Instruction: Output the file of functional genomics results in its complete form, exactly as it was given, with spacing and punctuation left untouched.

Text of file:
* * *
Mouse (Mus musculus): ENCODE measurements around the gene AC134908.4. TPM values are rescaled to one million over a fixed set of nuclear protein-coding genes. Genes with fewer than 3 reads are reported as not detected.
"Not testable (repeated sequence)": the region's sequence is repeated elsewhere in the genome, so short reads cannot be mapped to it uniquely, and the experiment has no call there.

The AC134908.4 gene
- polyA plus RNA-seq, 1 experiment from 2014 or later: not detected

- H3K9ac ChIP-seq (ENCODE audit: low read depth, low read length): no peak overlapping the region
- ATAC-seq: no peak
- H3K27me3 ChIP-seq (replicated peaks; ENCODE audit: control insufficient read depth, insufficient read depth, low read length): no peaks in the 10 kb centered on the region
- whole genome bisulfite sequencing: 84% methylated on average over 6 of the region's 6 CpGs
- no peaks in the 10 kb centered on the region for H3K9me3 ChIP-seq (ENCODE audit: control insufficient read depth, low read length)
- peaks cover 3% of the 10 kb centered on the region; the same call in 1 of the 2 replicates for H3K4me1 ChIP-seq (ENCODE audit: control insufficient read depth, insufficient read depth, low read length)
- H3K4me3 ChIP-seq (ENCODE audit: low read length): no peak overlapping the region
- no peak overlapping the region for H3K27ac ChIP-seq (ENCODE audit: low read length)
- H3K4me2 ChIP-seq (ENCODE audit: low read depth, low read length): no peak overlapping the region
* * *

Mouse (Mus musculus): ENCODE measurements around the gene AC134908.4. TPM values are rescaled to one million over a fixed set of nuclear protein-coding genes. Genes with fewer than 3 reads are reported as not detected.
"Not testable (repeated sequence)": the region's sequence is repeated elsewhere in the genome, so short reads cannot be mapped to it uniquely, and the experiment has no call there.

The AC134908.4 gene
- polyA plus RNA-seq, 1 experiment from 2014 or later: not detected

- H3K9ac ChIP-seq (ENCODE audit: low read depth, low read length): no peak overlapping the region
- ATAC-seq: no peak
- H3K27me3 ChIP-seq (replicated peaks; ENCODE audit: control insufficient read depth, insufficient read depth, low read length): no peaks in the 10 kb centered on the region
- whole genome bisulfite sequencing: 84% methylated on average over 6 of the region's 6 CpGs
- no peaks in the 10 kb centered on the region for H3K9me3 ChIP-seq (ENCODE audit: control insufficient read depth, low read length)
- peaks cover 3% of the 10 kb centered on the region; the same call in 1 of the 2 replicates for H3K4me1 ChIP-seq (ENCODE audit: control insufficient read depth, insufficient read depth, low read length)
- H3K4me3 ChIP-seq (ENCODE audit: low read length): no peak overlapping the region
- no peak overlapping the region for H3K27ac ChIP-seq (ENCODE audit: low read length)
- H3K4me2 ChIP-seq (ENCODE audit: low read depth, low read length): no peak overlapping the region